Bánh Mì from Scratch

Bánh Mì

Since the bánh mì is the sandwich of the moment–with a New York Times article and plenty of blog coverage–I thought I’d add my voice to the chorus.

BAMMy relationship with the venerable Vietnamese sandwich started well before I knew its name, when Emeril Lagasse (a man who I am not ashamed to admit inspired me to cook in a big way) featured a recipe for “Vietnamese-style Poor Boys” on one of his many Food Network shows. Emeril was taking a bit of liberty with his nomenclature, but I recognized a good thing when I saw it and made this sandwich several times over the years. My other bánh mì breakthrough was when I began working as a cook at Blackbird Café in Minneapolis, which features a pretty excellent version on its menu. Nothing like making a sandwich a hundred times to come to appreciate its nuances.

So there are my two big influences in banh mi-making: a creole TV chef and a South Minneapolis neighborhood restaurant. I’ve never been to Vietnam. But, great food knows no borders–earlier this week I set out to make my banh mi from scratch.

As with any sandwich this popular and widespread, or any sandwich at all for that matter, there is no exact consensus on what ingredients go in it. But from my experience eating the sandwiches, I knew what I wanted: liver pâté, roast and pulled pork, pickled carrots and daikon, sliced cucumber, cilantro, jalapeño and mayo all on a baguette-style roll.

BaguettesJust as every house needs a foundation, every great sandwich needs to be built from a strong, tasty base; the first thing to tackle was the bread. Because it works very well for me, I used my standard sourdough bread recipe, which consists of mostly white flour with a little wheat flour thrown in and is hydrated to about 68%. This produces a nicely airy crumb while not being so wet as to be unworkable. After the initial rise I cut off 8 0z pieces and shaped them into rough bâtards. After a rest, a slash and 20 minutes on a 450° baking stone, I had respectable rolls on which to build my sandwich.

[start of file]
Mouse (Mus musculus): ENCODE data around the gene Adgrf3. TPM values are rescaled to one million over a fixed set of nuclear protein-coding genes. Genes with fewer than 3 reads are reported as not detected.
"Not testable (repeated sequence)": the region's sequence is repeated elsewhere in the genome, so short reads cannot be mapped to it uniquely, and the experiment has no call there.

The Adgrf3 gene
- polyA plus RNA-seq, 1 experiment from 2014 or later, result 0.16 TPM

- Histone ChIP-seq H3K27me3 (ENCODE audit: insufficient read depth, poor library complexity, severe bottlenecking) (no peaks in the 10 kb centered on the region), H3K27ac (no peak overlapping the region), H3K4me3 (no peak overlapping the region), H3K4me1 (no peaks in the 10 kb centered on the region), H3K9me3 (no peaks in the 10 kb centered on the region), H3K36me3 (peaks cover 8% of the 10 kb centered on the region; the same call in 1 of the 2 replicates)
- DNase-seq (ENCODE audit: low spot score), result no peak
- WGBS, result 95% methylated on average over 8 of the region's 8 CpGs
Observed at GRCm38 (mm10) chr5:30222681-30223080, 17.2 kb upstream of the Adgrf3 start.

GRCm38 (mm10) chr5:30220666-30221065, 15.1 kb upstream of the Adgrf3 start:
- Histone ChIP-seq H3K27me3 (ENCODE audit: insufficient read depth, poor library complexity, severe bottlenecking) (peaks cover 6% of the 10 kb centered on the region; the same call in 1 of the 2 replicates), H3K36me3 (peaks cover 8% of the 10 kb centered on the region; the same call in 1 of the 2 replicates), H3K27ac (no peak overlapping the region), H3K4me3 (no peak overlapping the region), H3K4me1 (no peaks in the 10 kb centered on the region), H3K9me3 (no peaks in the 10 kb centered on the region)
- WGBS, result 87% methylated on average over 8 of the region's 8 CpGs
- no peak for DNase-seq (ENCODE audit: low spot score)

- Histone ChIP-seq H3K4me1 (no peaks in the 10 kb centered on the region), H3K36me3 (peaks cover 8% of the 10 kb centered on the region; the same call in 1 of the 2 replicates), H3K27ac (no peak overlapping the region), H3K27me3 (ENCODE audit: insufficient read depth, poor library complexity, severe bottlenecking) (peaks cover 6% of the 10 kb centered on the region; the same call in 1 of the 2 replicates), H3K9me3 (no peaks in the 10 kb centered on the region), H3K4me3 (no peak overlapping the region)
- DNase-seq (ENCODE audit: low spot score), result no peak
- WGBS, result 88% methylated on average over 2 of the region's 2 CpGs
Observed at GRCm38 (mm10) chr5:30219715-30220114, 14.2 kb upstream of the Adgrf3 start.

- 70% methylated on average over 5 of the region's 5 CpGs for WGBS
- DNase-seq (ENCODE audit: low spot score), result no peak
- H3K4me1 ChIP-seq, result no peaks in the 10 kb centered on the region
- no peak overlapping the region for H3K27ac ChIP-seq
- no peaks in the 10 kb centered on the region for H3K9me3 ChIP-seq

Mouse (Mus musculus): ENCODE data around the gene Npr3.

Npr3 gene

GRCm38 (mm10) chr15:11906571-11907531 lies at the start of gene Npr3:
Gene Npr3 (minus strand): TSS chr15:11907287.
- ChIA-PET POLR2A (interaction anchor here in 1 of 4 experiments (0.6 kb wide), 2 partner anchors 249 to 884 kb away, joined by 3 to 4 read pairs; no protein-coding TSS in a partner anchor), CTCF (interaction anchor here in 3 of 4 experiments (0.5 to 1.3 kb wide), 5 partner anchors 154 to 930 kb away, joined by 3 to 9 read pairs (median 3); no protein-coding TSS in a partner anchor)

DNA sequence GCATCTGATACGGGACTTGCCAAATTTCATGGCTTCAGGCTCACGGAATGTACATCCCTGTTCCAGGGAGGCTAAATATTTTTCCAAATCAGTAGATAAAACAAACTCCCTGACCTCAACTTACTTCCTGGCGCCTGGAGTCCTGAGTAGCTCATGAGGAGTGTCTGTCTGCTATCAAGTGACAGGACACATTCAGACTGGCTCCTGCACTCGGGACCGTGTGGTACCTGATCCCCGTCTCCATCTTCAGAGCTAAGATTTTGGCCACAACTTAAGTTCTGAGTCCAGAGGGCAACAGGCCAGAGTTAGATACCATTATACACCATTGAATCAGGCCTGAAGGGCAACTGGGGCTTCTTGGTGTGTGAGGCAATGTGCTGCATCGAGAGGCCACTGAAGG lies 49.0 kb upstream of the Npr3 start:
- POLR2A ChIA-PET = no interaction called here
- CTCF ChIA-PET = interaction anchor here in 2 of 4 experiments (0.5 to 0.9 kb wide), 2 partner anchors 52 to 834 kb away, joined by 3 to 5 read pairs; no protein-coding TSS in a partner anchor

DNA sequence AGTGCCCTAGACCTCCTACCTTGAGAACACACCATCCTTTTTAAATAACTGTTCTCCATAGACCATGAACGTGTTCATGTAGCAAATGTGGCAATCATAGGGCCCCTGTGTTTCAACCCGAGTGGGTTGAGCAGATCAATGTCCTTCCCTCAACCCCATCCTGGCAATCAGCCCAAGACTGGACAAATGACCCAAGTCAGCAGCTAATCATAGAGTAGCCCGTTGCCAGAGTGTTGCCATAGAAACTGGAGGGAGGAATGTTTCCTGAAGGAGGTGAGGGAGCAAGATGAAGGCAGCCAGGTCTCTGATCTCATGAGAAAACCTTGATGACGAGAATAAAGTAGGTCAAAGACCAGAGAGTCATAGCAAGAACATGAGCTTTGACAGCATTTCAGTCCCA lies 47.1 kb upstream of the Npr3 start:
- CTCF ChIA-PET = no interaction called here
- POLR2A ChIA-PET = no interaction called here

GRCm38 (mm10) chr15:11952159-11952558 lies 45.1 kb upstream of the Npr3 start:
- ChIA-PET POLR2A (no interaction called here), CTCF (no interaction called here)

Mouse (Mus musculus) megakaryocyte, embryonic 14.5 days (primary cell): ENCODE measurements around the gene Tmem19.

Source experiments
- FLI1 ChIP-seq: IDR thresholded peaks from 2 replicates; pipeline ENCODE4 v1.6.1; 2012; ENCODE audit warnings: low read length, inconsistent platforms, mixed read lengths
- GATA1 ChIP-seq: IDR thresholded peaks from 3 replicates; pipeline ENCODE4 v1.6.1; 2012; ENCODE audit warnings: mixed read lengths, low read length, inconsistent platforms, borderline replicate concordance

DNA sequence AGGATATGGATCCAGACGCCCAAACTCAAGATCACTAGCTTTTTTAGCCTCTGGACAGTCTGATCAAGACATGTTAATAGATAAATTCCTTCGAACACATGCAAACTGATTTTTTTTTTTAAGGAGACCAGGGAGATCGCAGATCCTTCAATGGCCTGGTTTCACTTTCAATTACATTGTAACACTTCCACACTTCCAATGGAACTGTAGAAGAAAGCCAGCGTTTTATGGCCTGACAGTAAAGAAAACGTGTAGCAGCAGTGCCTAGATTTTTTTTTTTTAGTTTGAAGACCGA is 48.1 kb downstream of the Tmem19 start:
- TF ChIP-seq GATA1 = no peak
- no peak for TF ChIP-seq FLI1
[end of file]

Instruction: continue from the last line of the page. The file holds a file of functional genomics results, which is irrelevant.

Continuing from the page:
Although some restaurants omit it, in my mind liver pâté is essential to a great bánh mì–something about its rich fattiness and that funky liver flavor. Ever since finding an old copy of Terrines, Pâtés and Galantines in an antique store in Red Wing, MN I have been thoroughly immersed in the world of potted meats. Since it was going to be a spread for my sandwich, I needed to make a smooth pâté, rather than my usual chunky, rustic terrines. A food processor made this really easy: chunks of lamb liver, chunks of pork fat, spices are pureed in a matter of seconds. (Not really a process for the squeamish, you’re basically making liquid meat). If I were really anal retentive (ok, more anal retentive) I would have passed the resulting puree through a drum sieve to make sure it was perfectly smooth. To cook the pâté, without overcooking it, I utilized a double boiler. I cooked the ruby mixture until it had become more beige and granular and looked done. Pâté!

porkporkporkWith the pâté resting in the refrigerator developing its wonderful flavors, it was time to tackle what is in some ways the star of the show: the pork. The question of the preparation of the pork is another area where pretty much everybody differs, but I fell back to experience. For one thing, I know that I prefer tender pulled pork to pork cooked more quickly.  Many of the bánh mì I have tried seem to use some kind of hoisin barbecue sauce, but I just rubbed the meat with salt, pepper and chinese five-spice. The warm, sweet spices are already somewhat present in the pâté and complement the heat of jalapeños.

Since the chunks of pork form a craggy, uneven layer, for a level sandwich you need something to build up while filling the cracks. This is where I like to bring in the pickled carrots. Since there was daikon at the farmers’ market, I used that as well (apparently this is traditional), shredding both.